Trust in Government Worryingly Low as Lords Vote for ‘Assault on Democracy’ Elections Bill
New polling shows that English voters lack faith in our democracy – with mistrust of democratic systems a key driver for far-right support
Less than half (45%) of the English public feels that democracy is working well in the UK, with 77% of people saying that they don’t trust MPs, new polling reports today.
The data comes as the Government seeks to pass its Elections Bill which has been criticised for making it harder for people to participate in democracy. Fair Vote UK’s Kyle Taylor has called the bill an “assault on democracy“.
The report, published by Carnegie UK, found that a third of the public surveyed believe that a loss of trust in Government is the biggest threat to democracy – with many people expressing concern about the impact of corruption, fake news and disinformation.
The data was collected before the scandal of the Downing Street parties rocked trust in the Government, with the revelations leading to accusations that there was one rule for those in power and another for the rest of the population.
But, even before these latest scandals, only 8% of respondents thought the Government reflected values of honesty and integrity, while 90% said the Government did not reflect, or only slightly reflected, values of openness and transparency.
Sarah Davidson, CEO of Carnegie UK, warned that “public trust in Government and in elected politicians is at a low-ebb in England right now”.
“These findings should be a wake up call to UK politicians to invest in democratic wellbeing by ramping up participatory democracy and improving transparency,” she said. “We need to focus on measures of national success in keeping with people’s priorities, rather than one-dimensional economic measures.”
‘Assault on Democracy’
The Elections Bill, which passed from the House of Commons to the Lords this week, plans to introduce a raft of measures including voter ID. Some have warned the requirement to show photographic ID at polling stations could harm democratic participation.
Democracy campaigners, Labour MPs and even some Conservatives have objected to the plan.
Veteran MP David Davis said that Government promises that the bill is designed to protect democracy are “nonsense”. Writing in openDemocracy, he explained how “in proposing to introduce mandatory voter ID, the Government risks undermining one of the most fundamental rights we have here in the UK – to vote freely without restriction”.
There were only 88 allegations of in-person voter fraud between 2015 and 2019, in which period 153 million votes were cast.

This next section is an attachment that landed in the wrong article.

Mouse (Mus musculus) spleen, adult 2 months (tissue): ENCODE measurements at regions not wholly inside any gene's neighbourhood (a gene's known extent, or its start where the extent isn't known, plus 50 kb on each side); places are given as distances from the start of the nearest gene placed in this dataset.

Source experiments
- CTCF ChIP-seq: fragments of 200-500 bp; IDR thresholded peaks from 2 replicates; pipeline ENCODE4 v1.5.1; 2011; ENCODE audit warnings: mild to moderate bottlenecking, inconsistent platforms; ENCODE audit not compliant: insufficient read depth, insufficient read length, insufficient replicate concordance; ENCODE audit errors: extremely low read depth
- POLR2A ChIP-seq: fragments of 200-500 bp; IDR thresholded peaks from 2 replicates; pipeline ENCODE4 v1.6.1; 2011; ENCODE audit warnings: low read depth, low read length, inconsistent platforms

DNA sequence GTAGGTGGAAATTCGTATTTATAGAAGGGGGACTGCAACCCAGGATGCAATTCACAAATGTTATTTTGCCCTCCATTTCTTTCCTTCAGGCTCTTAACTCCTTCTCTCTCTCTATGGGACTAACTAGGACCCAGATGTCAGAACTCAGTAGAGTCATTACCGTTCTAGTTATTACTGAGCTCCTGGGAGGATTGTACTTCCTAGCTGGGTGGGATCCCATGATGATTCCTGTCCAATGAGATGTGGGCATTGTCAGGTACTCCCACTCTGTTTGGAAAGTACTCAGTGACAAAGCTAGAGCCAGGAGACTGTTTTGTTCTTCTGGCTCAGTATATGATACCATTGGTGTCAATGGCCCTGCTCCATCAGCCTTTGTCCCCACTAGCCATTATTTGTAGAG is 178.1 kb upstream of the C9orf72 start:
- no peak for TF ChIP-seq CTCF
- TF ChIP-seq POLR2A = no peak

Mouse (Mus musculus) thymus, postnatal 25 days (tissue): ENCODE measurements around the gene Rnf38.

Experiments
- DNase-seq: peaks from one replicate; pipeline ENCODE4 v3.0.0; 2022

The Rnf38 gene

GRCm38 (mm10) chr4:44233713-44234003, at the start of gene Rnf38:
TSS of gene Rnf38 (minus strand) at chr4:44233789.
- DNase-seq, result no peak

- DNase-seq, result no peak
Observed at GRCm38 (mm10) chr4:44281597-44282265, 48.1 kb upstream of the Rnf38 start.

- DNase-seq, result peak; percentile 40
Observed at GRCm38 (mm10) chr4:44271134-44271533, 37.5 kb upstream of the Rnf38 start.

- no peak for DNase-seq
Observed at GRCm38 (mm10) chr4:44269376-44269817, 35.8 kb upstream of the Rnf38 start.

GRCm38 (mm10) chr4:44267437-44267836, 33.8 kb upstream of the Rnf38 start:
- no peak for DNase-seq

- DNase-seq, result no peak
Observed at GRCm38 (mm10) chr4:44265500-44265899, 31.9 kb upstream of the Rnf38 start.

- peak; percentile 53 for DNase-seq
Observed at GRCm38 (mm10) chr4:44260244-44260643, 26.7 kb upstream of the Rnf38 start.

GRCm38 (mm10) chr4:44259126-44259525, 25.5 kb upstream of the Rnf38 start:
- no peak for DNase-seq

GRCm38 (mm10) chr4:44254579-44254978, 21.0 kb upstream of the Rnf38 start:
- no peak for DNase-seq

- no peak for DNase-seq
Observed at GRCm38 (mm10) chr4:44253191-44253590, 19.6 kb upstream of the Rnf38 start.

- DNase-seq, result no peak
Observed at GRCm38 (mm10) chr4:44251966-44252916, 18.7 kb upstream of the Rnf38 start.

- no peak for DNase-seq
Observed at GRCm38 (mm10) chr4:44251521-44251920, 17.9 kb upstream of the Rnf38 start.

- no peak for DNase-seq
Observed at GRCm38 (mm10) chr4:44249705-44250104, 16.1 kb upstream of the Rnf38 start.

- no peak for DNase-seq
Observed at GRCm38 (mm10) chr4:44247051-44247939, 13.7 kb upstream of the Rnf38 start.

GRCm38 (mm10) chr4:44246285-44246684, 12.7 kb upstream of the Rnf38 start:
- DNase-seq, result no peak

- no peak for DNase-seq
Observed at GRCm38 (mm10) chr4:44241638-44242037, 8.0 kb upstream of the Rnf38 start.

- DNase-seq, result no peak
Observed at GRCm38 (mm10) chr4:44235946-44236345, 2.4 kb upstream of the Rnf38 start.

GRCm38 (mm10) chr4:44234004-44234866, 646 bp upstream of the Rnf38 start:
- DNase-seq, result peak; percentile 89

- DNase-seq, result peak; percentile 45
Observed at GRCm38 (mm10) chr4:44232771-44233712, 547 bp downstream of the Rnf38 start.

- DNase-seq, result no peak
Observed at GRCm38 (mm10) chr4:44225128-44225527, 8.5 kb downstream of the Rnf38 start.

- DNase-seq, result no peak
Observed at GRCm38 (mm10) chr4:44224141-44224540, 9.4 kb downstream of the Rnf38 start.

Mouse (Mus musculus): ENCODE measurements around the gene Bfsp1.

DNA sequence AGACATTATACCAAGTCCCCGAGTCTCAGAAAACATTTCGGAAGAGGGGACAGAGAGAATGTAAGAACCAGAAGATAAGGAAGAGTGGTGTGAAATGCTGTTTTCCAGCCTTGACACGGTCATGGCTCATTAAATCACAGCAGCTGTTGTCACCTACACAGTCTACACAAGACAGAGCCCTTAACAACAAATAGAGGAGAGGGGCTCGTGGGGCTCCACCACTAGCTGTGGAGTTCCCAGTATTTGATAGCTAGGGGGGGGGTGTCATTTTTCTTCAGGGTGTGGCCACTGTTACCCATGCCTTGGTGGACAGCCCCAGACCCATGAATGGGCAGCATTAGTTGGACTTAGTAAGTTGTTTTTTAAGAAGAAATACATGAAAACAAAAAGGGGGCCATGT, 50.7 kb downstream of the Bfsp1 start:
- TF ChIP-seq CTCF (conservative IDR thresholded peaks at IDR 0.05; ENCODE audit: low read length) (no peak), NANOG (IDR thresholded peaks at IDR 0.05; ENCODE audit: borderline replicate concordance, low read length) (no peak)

The proposal would disproportionately impact black and ethnic minority people and marginalised communities. White people are most likely to hold one form of photo ID – for example 76% hold a full driving licence, compared to 38% of Asian people and 48% of black people. The Government has said a range of ID options will be accepted.
The Government also voted against a ban on overseas voters being allowed to donate to political parties and to lower the voting age to 16.
When put next to Carnegie UK’s data on democratic participation, the potential barriers allowed in the new bill become increasingly concerning. Nearly three-quarters, 71%, of survey respondents believed that citizens should have more power to hold Governments to account, while the majority said that they did not know or had not heard of various mechanisms for participatory democracy including consultations, focus groups and citizens assemblies.
The Rise of the Far-Right
A lack of faith in democracy is often linked to rising far-right feeling in a country, as dissatisfaction with liberal democracy becomes a breeding ground for extremist ideologies and a desire for authoritarian leadership.
Democratic participation and trust in Government has acted as a bulwark against far-right extremism. But, the more voters tune out of participating in mainstream democracy, its inherent barriers against extremism are dismantled, with the fringes able to push their agenda into the centre of power.
Anger at political ‘elites’ and the belief the system isn’t working ‘for us’ is easily exploited by those who wish to implement an authoritarian, non-democratic system of governance with a ‘strongman’ leader.
These leaders present the current system as corrupt and failing, and win support with a promise they will “drain the swamp” – often in spite of being corrupt themselves. Jair Bolsanaro in Brazil, Donald Trump in the US and Viktor Orban in Hungary have all used this tactic to win power, before being accused of corruption. All three capitalised on a lack of trust in democracy and a rise in far-right feeling.
As part of its assault on democratic norms, the far-right uses disinformation and fake news in order to, as Trump’s former chief strategist Steve Bannon called it, “flood the zone with s**t”.
From QAnon conspiracy theories to lies about migrant people ‘replacing’ white British citizens, disinformation and fake news is designed to destroy any notion of objective reality and truth and undermine trust in democracy. Little wonder, then, that respondents to Carnegie UK’s survey identified fake news and disinformation as fuelling mistrust in democracy. It is supposed to.
Disinformation creates chaos and undermines trust. The far-right blames the chaos on democratic systems. And the strongman leader swoops in with a promise to end the chaos and take control.
Carnegie UK’s report, says Will Moy from Full Fact UK, “is an important reminder about the corrosive impact of dishonesty in public life”.
“Falling trust and bad information can’t go unchecked,” he said. “Today’s report should be a wake-up call for MPs and elected representatives across the UK, especially those who too often take our trust for granted. When people can’t trust those in power, they disengage.”